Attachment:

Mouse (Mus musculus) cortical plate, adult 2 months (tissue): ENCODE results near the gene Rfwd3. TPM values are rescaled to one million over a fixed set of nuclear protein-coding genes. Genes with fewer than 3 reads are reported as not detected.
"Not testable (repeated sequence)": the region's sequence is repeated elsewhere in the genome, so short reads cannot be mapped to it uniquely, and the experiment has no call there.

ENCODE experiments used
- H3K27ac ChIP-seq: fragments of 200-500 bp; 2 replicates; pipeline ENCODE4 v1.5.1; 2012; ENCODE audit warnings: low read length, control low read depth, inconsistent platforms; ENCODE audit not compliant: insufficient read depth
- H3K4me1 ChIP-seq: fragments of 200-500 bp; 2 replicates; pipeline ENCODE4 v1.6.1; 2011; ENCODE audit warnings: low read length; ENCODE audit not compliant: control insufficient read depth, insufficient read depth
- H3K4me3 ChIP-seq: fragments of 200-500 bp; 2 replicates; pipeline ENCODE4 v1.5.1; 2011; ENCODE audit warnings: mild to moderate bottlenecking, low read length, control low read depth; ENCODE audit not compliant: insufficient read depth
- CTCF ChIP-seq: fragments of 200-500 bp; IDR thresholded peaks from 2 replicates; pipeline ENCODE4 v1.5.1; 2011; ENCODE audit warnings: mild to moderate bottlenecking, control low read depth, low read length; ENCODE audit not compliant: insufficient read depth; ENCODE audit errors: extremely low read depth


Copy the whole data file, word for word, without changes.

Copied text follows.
Mouse (Mus musculus) cortical plate, adult 2 months (tissue): ENCODE results near the gene Rfwd3. TPM values are rescaled to one million over a fixed set of nuclear protein-coding genes. Genes with fewer than 3 reads are reported as not detected.
"Not testable (repeated sequence)": the region's sequence is repeated elsewhere in the genome, so short reads cannot be mapped to it uniquely, and the experiment has no call there.

ENCODE experiments used
- H3K27ac ChIP-seq: fragments of 200-500 bp; 2 replicates; pipeline ENCODE4 v1.5.1; 2012; ENCODE audit warnings: low read length, control low read depth, inconsistent platforms; ENCODE audit not compliant: insufficient read depth
- H3K4me1 ChIP-seq: fragments of 200-500 bp; 2 replicates; pipeline ENCODE4 v1.6.1; 2011; ENCODE audit warnings: low read length; ENCODE audit not compliant: control insufficient read depth, insufficient read depth
- H3K4me3 ChIP-seq: fragments of 200-500 bp; 2 replicates; pipeline ENCODE4 v1.5.1; 2011; ENCODE audit warnings: mild to moderate bottlenecking, low read length, control low read depth; ENCODE audit not compliant: insufficient read depth
- CTCF ChIP-seq: fragments of 200-500 bp; IDR thresholded peaks from 2 replicates; pipeline ENCODE4 v1.5.1; 2011; ENCODE audit warnings: mild to moderate bottlenecking, control low read depth, low read length; ENCODE audit not compliant: insufficient read depth; ENCODE audit errors: extremely low read depth